Gone fishin: Gordon (Ga.) College angling for runs, fans at JUCO World Series

The bullpen for the Gordon (Ga.) College baseball team has provided one of the most interesting sideshows at the Alpine Bank Junior College World Series this year, fishing for runs and drawing a crowd during games at Suplizio Field.



Win the crowd.

Win the game.

After waiting to play its first game in school history in the Alpine Bank Junior College World Series until Sunday night, the Gordon (Ga.) College baseball team made quite an entrance.

Smiling and waving — and tossing caps into the stands — the Highlanders quickly won the crowd.

“I told them anything that you want to give away, if your baseball career was over, and you think you’d never use it, just bring it,” Gordon coach Travis McClanahan said after his club’s 13-3 win over Shelton State (Ala.) College.

“There’s going to be a lot of kids, and a big part of this is having a great time.”

The team giveaway usually doesn’t happen until after a club is eliminated, but Gordon, a club with only 20 players on the roster, established a quick fan base.

And the Highlanders don’t just bring the swag — they’re in-game entertainment.

Keep an eye on the bullpen, where the relief pitchers aren’t just waiting for the call to go in.

Nope, they’re fishing.

Fishing for runs.

“We actually just bought the fishing pole (Sunday), and we cut out a cardboard fish,” freshman pitcher Dylan Griffin said, holding up a child’s red fishing rod, complete with a spinner reel. On the Highlanders’ “fish” was one word: Runs.

“We normally take fungoes (bats) and throw them out (like casting a fishing rod) when we get guys in scoring position to catch the runs,” Griffin explained. “We wrote runs on there, so we can catch the runs and reel them in. We reel the runs in and then take a picture of what we caught.”

When the Highlanders score and the run is landed, one of the players hops in front of the rest of the group and snaps a picture, with whoever caught the run holding up his prize.

In baseball, relief pitchers are known to be just a little … unique.

“I don’t even know what was going on down there today,” McClanahan said. “What were they doing?”

He’s fine with the pitchers having a good time, as long as they’re ready when they get the call.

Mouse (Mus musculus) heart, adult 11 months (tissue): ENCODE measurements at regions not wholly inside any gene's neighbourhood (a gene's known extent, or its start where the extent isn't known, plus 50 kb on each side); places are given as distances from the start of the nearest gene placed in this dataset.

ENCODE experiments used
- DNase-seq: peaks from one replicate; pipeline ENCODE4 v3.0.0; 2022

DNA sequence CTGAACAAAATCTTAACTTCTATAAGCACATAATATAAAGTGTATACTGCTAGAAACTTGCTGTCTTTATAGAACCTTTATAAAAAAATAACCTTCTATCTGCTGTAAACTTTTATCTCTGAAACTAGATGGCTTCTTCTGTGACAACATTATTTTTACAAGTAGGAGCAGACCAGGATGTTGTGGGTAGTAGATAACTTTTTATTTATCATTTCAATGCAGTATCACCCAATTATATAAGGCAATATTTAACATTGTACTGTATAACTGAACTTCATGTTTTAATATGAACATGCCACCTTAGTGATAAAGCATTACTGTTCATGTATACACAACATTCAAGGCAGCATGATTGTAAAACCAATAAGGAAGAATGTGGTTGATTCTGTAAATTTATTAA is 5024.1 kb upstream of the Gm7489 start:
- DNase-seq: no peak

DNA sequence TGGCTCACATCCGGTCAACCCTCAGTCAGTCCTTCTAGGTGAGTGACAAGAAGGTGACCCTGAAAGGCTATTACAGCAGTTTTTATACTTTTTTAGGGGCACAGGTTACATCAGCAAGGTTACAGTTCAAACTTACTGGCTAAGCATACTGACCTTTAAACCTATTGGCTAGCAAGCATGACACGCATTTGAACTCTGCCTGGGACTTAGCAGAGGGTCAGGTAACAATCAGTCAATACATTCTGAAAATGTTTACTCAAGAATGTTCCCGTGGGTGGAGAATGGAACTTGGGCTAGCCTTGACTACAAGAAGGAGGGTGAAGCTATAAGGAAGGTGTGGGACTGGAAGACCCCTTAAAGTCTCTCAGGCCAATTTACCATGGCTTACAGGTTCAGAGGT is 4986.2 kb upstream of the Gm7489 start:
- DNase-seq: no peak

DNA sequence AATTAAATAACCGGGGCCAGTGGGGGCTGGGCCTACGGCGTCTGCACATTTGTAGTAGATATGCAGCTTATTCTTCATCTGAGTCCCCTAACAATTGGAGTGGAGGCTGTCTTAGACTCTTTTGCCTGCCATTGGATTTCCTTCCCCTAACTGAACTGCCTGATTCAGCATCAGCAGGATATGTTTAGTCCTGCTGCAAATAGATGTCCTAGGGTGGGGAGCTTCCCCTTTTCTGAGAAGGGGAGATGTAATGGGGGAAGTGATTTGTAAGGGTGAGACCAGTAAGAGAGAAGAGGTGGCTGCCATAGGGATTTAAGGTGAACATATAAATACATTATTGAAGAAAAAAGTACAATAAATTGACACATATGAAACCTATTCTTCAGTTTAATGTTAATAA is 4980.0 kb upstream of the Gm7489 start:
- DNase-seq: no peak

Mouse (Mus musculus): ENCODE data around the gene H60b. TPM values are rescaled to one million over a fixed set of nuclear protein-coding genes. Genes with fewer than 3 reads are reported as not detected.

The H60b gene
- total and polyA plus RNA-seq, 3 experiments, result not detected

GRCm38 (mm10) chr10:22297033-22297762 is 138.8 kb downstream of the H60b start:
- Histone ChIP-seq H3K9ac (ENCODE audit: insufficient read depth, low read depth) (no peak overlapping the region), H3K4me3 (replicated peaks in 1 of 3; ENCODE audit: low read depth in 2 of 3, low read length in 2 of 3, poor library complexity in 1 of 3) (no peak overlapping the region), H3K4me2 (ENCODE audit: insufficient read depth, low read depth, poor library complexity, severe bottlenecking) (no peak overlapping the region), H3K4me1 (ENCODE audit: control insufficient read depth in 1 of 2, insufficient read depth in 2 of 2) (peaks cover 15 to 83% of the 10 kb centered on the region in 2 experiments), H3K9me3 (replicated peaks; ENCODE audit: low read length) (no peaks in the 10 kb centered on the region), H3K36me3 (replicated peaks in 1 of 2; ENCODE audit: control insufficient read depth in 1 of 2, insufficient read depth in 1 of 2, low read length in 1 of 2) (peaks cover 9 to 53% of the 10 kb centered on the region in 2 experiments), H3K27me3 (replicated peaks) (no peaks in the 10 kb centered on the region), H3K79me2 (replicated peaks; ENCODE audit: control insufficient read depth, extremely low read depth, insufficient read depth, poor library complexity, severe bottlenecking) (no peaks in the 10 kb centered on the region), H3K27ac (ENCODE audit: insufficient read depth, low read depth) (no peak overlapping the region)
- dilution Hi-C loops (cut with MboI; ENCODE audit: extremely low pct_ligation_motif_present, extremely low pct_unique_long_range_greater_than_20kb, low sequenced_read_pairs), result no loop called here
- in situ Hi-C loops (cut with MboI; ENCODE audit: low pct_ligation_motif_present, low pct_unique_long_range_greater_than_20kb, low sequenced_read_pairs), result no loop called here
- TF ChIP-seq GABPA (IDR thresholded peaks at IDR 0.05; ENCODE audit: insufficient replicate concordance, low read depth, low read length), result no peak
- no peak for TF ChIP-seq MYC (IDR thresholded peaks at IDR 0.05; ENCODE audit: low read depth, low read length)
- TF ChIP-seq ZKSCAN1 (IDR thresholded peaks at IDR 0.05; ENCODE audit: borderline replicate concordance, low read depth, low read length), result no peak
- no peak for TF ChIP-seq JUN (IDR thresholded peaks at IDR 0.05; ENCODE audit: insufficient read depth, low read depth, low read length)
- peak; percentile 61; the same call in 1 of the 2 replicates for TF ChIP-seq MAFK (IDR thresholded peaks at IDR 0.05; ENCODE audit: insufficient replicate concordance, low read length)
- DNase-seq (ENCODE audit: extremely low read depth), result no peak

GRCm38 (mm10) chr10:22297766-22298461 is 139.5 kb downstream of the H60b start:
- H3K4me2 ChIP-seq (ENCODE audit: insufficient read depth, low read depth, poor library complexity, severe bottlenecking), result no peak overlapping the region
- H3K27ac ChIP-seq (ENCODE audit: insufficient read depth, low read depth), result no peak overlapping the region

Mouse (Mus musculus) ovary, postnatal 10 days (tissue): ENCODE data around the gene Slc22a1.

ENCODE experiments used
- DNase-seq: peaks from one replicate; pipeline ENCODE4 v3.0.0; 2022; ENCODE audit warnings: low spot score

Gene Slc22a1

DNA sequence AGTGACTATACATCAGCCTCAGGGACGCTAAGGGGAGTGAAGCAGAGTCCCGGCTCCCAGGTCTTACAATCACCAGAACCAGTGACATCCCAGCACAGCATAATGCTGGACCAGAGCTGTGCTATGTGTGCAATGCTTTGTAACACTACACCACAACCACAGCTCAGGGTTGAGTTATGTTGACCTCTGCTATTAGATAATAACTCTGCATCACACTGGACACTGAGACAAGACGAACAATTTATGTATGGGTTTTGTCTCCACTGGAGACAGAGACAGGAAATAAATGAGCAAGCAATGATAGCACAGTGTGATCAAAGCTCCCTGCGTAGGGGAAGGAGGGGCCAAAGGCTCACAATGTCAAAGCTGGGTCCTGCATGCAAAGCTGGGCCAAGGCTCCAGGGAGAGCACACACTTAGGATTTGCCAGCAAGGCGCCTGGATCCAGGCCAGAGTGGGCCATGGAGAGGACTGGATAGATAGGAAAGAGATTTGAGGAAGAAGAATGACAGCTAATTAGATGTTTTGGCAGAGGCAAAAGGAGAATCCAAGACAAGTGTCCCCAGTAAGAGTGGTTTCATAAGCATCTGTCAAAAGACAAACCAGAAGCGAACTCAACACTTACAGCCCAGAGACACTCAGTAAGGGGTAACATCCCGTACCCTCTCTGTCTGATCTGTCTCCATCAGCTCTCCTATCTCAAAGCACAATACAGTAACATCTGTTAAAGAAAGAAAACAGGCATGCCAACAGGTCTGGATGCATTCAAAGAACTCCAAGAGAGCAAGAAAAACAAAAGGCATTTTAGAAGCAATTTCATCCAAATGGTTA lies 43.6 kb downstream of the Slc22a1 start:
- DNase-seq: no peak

“It’s a baseball game. We’re not out here trying to save the world, we’re just having fun,” McClanahan said. “These guys have worked hard to get here, and when they put that kind of hard work into it, we want them to enjoy it. We understand work and practice and all that is tough and grinding; let them have a good time. We’re not trying to show anybody up or do anything not classy. We just want to have the guys have a good time.”

Freshman Brad Swinney is the dancer of the group, and he loves fan-participation music. Y-M-C-A? Always a crowd favorite, but even better is the Chicken Dance or the Cha-Cha Slide.

“I like it when we have good songs playing and the crowd does something and I can do it with them, get my teammates going,” Swinney said. “My teammates are embarrassed half the time. They don’t want to dance with me.”

“Don’t lie,” Griffin chimed in. “I dance, too.”

“Yeah,” Swinney said. “We have the most rhythm on the team.”

They say their actions in the pen help the players on the field stay relaxed, and when you arrive in Grand Junction on Thursday and don’t play until Sunday, you need to find a way to relax.

They started fishing for runs earlier this season. After beating Gulf Coast State 9-6 in the season opener in late January, the Highlanders lost three straight and four of five.

“We started about the second game of the season,” Griffin said. “The first game of the season we didn’t score that many runs, and we thought we needed some kind of luck. We started going fishin’ and started trying to shoot birds. We started catching runs fishing, and it started to work.”

The fish aren’t always biting, though, so sometimes the Highlanders have to find other ways to help their hitters.

“When there’s two balls, two strikes, two outs, we act like we’re going to shoot a bow and arrow at the pitcher. We take it and act like we’re gonna shoot it,” said Griffin, drawing an imaginary bow out of an imaginary quiver.

“When he comes set, we pull it back, and when we let go of it, most of the time he either throws a ball, or our hitter gets a hit.”

And if that doesn’t work?

“We pretty much hope for the best after that,” he said. “We just put it on our hitters.”

They’re a bunch of Georgia boys just having a good time trying to win baseball games. And making some friends along the way.

“That’s the one thing we really wanted to do, make sure we had a fan base,” Swinney said. “Right when we got here, we wanted to be real nice to everyone, introduce yourself, let them know your name, ask how their day’s going. Sign an autograph if they want one.”


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